Two local organization are hoping to create an In-Town Nature Walk to highlight birding spots, hidden amphibian pools, urban gardens and other attractions.

The In-Town Nature Walk is a collaborative effort by the Belfast Bay Watershed Coalition and Habitat Belfast. Cloe Chunn, who spoke on behalf of both organizations, said the nature walk will be comprised of 12 segments that form a five mile loop that starts and ends at “The Muck” on Lincolnville Avenue.

Chunn said residents and visitors would be able to access a map that would highlight the route for the nature walk. To further assist with navigation, Chunn said the organizations could mark the trail in some manner — either with blue paint “blazes” on trees or with some other marking.

In addition, Chunn said at a future date the Belfast Bay Watershed Coalition and Habitat Belfast would like to install interpretive displays at areas like “The Muck” to highlight the birds and amphibians at that location.

For those who do not want to walk the entire five-mile loop, Chunn said the trail can be completed in segments as well.

The nature walk, as outlined, would travel along the following route:

“The Muck” to Captain Albert Stevens School; CASS to Congress Street; Congress Street to Belfast City Park; Belfast City Park to Race Street and Allyn Street via public range-ways; Allyn Street range-way to the Belfast Boathouse; the Boathouse, via the Harbor Walk, to the public landing; the public landing to the Armistice Footbridge; the footbridge to Wales Park; Wales Park to Grove Cemetery; and finally Grove Cemetery, via Alto Street, to “The Muck.”

At the conclusion of her presentation, Chunn said she was not asking for any money from the city instead, she asked for council support for the project.

City Manager Joseph Slocum commented that based on the initial design of the walk, the route would utilize public property and that he had never heard of such a project before.

“It's a very interesting idea,” he said.

Councilor Mary Mortier pointed out that she thought the project was similar to the plaques the city installed around the downtown area to highlight historic landmarks. Councilor Eric Sanders said he also supported the project and felt it would encourage people to explore the city.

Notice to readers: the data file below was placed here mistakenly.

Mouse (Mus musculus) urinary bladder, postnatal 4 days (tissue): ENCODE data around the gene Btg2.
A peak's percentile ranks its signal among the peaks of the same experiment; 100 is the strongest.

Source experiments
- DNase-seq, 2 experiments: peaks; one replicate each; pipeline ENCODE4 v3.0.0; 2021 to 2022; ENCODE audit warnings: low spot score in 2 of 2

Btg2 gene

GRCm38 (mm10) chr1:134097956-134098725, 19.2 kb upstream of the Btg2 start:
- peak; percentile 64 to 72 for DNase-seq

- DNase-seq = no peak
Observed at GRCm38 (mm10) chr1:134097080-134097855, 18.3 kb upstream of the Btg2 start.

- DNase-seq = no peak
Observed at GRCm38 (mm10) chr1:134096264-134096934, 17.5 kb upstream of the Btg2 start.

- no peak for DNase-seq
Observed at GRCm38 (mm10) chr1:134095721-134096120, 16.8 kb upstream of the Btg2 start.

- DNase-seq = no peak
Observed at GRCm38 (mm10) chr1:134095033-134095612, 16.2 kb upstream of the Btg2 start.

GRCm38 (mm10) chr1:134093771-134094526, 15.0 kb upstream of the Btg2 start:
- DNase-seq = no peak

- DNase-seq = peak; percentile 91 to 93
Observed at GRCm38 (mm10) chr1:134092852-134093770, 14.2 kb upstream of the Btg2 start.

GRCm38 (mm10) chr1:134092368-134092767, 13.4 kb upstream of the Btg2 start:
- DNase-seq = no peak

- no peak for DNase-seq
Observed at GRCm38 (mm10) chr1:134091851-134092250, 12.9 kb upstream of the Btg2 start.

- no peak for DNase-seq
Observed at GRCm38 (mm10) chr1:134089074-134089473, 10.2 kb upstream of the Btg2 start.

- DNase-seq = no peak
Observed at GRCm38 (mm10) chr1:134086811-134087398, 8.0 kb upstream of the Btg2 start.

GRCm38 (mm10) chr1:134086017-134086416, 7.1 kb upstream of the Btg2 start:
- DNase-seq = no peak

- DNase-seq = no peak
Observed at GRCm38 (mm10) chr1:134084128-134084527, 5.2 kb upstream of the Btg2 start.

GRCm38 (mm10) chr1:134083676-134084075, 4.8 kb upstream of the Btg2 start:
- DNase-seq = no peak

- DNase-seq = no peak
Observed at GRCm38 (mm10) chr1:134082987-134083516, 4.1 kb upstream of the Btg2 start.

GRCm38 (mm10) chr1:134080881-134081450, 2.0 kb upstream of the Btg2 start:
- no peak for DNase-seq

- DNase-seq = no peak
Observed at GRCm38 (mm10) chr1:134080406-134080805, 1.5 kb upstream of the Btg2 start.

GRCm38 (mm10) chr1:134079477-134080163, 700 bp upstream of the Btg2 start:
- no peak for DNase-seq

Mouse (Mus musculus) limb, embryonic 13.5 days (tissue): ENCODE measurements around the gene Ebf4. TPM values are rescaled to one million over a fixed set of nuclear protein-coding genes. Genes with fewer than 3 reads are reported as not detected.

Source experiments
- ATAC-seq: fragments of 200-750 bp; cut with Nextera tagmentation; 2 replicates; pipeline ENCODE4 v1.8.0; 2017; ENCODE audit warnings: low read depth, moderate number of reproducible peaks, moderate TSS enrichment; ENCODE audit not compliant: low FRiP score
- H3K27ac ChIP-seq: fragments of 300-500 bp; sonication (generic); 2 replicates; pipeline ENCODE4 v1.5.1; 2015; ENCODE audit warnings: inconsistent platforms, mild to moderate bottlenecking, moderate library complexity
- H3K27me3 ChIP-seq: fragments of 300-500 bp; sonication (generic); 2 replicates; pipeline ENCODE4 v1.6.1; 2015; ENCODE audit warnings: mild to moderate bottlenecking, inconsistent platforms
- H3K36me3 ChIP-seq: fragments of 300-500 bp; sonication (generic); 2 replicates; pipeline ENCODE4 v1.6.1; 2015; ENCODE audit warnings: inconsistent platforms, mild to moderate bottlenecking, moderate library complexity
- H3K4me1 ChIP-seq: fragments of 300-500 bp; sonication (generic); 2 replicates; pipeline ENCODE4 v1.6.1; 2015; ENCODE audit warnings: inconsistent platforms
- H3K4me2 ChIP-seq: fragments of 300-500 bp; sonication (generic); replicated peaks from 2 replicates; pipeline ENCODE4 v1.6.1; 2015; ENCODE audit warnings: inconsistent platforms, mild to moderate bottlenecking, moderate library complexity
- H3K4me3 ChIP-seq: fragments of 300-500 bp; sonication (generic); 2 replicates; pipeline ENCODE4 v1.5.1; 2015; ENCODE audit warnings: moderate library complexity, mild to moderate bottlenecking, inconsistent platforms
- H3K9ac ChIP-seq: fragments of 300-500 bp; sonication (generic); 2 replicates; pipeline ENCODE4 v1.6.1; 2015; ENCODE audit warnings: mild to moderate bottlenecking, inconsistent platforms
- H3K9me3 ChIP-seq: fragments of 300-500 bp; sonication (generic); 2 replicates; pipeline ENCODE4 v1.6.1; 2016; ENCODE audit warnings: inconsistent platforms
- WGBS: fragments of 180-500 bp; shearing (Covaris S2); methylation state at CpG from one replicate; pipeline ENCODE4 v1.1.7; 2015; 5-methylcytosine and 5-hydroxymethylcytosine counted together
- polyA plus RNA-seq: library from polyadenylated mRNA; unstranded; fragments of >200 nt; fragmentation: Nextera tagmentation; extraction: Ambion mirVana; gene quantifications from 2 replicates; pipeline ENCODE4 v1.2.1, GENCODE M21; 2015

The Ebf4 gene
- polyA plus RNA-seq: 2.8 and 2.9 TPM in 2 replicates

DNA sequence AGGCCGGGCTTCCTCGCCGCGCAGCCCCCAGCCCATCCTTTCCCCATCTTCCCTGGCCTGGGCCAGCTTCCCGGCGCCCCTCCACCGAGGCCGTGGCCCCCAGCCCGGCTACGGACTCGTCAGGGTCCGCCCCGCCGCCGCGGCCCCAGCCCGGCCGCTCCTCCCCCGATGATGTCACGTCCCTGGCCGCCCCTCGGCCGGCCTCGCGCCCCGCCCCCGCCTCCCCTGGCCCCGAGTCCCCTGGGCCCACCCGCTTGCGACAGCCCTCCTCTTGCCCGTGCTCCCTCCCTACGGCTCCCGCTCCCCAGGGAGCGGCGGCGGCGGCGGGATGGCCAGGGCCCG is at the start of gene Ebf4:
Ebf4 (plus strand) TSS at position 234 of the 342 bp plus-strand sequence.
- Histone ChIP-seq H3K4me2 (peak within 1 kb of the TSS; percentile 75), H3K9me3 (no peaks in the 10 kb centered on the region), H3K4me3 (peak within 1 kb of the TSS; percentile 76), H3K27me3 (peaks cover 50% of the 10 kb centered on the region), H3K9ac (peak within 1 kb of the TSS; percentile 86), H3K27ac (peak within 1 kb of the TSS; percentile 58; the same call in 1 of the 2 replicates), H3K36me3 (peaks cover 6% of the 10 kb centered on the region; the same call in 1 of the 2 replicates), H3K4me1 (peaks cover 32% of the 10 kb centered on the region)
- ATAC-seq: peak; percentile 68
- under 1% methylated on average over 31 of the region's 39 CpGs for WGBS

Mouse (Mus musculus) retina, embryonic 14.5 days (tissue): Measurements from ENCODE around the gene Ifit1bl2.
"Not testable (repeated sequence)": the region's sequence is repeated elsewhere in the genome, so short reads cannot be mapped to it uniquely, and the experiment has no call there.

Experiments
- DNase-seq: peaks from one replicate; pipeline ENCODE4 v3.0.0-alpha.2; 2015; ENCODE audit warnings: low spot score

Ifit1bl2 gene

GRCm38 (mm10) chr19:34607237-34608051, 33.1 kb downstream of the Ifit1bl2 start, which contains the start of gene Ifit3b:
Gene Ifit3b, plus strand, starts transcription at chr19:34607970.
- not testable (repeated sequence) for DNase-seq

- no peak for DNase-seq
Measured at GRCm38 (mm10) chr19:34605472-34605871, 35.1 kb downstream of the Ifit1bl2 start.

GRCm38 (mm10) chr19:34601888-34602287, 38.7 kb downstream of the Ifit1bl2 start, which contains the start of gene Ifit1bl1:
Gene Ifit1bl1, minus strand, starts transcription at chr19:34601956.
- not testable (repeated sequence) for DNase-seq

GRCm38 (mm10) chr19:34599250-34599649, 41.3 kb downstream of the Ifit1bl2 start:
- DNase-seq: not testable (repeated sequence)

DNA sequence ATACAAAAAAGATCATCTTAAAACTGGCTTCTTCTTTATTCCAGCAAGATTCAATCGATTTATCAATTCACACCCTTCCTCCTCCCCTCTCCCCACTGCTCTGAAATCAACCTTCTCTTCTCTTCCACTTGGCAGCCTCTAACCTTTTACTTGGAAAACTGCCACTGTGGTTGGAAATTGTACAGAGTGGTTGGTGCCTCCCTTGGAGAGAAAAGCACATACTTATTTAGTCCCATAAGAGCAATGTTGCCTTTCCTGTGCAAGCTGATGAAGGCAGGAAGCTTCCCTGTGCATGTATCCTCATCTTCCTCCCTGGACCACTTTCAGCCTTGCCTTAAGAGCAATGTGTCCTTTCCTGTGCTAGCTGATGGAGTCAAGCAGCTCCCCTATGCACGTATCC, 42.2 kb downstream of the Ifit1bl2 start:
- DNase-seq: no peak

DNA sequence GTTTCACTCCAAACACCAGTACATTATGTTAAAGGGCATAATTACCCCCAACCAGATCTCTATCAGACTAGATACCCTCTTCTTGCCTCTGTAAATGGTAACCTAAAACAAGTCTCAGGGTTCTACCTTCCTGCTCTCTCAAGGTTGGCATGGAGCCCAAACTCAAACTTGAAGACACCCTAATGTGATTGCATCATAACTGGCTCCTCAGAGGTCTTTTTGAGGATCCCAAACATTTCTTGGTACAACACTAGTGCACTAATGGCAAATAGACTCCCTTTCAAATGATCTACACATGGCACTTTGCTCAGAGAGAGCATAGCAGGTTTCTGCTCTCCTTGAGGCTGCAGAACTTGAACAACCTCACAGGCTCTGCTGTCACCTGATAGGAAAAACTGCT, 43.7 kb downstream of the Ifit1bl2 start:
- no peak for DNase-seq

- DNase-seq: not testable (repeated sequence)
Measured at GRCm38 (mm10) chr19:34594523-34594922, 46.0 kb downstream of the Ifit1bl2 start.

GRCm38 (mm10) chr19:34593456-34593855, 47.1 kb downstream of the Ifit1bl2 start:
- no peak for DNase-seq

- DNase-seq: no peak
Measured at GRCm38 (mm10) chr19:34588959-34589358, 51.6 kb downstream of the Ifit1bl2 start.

During further discussion, Councilor Nancy Hamilton, who praised the project for encouraging people to get out and explore the city, expressed concern that portions of the draft plan for the nature walk indicated permission would be needed from private property owners to cross their land in some locations.

She then asked that the nature walk be restricted to public property. That prompted a comment from City Planner Wayne Marshall who pointed out that the route he drafted for the project would not cross any private land.

Hamilton and Councilor Mike Hurley agreed that the proposal should go to the city's attorney for review to address any potential legal issues.

Hurley also stated he did not believe residents should be concerned about large groups of people walking through their neighborhoods.

“I think it's pretty safe in the neighborhoods for those poor people out there waiting for the thundering herds to show up,” he said.

Councilor Roger Lee then motioned to have the council support the project before Mortier asked for an amendment that would state the council supports the nature walk staying on public land. Lee amended the motion to reflect that request, which was approved with Hamilton giving the only dissenting vote.